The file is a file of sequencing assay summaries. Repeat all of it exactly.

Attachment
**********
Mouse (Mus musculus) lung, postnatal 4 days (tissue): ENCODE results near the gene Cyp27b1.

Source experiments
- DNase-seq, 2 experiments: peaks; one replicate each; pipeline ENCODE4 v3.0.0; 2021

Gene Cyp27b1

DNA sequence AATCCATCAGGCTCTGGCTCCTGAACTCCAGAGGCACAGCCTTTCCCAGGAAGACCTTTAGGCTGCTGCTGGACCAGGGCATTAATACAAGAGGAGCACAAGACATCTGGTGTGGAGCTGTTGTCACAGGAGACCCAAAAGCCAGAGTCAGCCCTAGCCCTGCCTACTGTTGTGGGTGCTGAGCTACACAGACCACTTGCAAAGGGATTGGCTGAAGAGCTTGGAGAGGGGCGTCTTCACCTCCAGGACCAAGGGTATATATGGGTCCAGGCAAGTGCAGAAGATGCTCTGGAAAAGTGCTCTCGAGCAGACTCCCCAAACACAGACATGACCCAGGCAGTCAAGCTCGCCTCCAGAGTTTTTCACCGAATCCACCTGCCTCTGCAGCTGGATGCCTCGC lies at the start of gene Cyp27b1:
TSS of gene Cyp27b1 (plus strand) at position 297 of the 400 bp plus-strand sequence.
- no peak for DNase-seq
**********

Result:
Mouse (Mus musculus) lung, postnatal 4 days (tissue): ENCODE results near the gene Cyp27b1.

Source experiments
- DNase-seq, 2 experiments: peaks; one replicate each; pipeline ENCODE4 v3.0.0; 2021

Gene Cyp27b1

DNA sequence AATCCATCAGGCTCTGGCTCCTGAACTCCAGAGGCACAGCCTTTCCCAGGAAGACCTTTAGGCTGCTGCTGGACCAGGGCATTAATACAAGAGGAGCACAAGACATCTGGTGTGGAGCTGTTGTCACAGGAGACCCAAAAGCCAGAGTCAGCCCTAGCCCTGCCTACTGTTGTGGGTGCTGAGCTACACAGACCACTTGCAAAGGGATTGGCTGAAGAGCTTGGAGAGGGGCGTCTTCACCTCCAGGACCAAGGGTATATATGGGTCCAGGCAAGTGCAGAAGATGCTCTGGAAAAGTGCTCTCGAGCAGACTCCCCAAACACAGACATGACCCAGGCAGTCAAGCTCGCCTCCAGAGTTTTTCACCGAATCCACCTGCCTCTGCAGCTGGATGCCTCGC lies at the start of gene Cyp27b1:
TSS of gene Cyp27b1 (plus strand) at position 297 of the 400 bp plus-strand sequence.
- no peak for DNase-seq